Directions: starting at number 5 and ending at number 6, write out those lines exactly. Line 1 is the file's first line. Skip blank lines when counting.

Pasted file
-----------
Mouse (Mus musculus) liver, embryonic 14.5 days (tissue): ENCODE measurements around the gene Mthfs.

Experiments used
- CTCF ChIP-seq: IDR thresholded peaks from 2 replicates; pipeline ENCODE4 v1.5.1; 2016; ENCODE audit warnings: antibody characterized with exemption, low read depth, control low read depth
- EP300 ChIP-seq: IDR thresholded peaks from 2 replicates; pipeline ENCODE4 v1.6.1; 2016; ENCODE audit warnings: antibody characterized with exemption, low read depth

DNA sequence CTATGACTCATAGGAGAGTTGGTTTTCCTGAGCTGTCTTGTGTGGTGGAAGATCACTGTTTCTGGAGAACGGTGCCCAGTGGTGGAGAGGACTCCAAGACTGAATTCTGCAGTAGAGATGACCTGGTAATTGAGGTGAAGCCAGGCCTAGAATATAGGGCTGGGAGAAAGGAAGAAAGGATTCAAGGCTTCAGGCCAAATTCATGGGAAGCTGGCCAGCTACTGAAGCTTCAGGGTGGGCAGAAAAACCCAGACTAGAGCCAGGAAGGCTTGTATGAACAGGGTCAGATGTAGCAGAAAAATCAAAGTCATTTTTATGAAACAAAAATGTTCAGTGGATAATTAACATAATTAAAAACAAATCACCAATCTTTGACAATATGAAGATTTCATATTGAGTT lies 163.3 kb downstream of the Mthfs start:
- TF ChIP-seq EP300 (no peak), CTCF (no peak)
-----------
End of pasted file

DNA sequence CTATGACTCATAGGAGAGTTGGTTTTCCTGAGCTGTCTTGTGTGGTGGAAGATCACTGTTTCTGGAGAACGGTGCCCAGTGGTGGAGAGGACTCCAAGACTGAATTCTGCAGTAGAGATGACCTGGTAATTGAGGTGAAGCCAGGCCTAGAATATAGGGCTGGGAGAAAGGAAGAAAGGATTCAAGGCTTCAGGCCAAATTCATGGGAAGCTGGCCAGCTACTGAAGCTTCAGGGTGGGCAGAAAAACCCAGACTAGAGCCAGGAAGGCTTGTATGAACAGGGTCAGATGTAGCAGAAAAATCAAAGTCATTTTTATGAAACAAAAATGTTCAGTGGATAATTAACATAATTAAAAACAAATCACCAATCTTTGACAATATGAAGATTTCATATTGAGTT lies 163.3 kb downstream of the Mthfs start:
- TF ChIP-seq EP300 (no peak), CTCF (no peak)